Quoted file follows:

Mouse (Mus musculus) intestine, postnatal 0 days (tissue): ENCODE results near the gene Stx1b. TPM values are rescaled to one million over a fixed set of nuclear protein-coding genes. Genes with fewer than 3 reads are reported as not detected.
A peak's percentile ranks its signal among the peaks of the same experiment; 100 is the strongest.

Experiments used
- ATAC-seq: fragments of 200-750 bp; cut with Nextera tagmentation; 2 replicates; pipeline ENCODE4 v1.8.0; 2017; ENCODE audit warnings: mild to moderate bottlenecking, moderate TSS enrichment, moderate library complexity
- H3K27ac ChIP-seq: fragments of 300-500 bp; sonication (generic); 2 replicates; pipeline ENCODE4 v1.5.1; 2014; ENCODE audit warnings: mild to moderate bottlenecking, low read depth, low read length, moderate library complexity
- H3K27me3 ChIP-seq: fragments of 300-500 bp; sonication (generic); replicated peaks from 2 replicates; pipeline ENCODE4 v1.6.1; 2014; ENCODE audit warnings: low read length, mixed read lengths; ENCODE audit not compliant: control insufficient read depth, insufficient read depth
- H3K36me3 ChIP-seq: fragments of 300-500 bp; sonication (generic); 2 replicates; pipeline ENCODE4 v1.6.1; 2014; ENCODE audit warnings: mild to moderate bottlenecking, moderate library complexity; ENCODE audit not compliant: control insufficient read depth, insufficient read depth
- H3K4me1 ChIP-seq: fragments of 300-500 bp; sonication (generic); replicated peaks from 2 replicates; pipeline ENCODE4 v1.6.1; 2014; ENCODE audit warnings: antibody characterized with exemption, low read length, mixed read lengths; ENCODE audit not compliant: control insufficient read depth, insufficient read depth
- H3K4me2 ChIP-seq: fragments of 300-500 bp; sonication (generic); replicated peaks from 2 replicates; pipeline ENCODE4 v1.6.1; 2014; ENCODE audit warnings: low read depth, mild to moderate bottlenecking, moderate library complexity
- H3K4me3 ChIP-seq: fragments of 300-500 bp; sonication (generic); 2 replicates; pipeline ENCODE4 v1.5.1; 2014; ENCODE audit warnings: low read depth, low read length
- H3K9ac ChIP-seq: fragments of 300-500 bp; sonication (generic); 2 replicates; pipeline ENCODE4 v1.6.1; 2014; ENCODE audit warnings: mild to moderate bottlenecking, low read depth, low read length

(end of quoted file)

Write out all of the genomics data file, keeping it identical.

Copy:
Mouse (Mus musculus) intestine, postnatal 0 days (tissue): ENCODE results near the gene Stx1b. TPM values are rescaled to one million over a fixed set of nuclear protein-coding genes. Genes with fewer than 3 reads are reported as not detected.
A peak's percentile ranks its signal among the peaks of the same experiment; 100 is the strongest.

Experiments used
- ATAC-seq: fragments of 200-750 bp; cut with Nextera tagmentation; 2 replicates; pipeline ENCODE4 v1.8.0; 2017; ENCODE audit warnings: mild to moderate bottlenecking, moderate TSS enrichment, moderate library complexity
- H3K27ac ChIP-seq: fragments of 300-500 bp; sonication (generic); 2 replicates; pipeline ENCODE4 v1.5.1; 2014; ENCODE audit warnings: mild to moderate bottlenecking, low read depth, low read length, moderate library complexity
- H3K27me3 ChIP-seq: fragments of 300-500 bp; sonication (generic); replicated peaks from 2 replicates; pipeline ENCODE4 v1.6.1; 2014; ENCODE audit warnings: low read length, mixed read lengths; ENCODE audit not compliant: control insufficient read depth, insufficient read depth
- H3K36me3 ChIP-seq: fragments of 300-500 bp; sonication (generic); 2 replicates; pipeline ENCODE4 v1.6.1; 2014; ENCODE audit warnings: mild to moderate bottlenecking, moderate library complexity; ENCODE audit not compliant: control insufficient read depth, insufficient read depth
- H3K4me1 ChIP-seq: fragments of 300-500 bp; sonication (generic); replicated peaks from 2 replicates; pipeline ENCODE4 v1.6.1; 2014; ENCODE audit warnings: antibody characterized with exemption, low read length, mixed read lengths; ENCODE audit not compliant: control insufficient read depth, insufficient read depth
- H3K4me2 ChIP-seq: fragments of 300-500 bp; sonication (generic); replicated peaks from 2 replicates; pipeline ENCODE4 v1.6.1; 2014; ENCODE audit warnings: low read depth, mild to moderate bottlenecking, moderate library complexity
- H3K4me3 ChIP-seq: fragments of 300-500 bp; sonication (generic); 2 replicates; pipeline ENCODE4 v1.5.1; 2014; ENCODE audit warnings: low read depth, low read length
- H3K9ac ChIP-seq: fragments of 300-500 bp; sonication (generic); 2 replicates; pipeline ENCODE4 v1.6.1; 2014; ENCODE audit warnings: mild to moderate bottlenecking, low read depth, low read length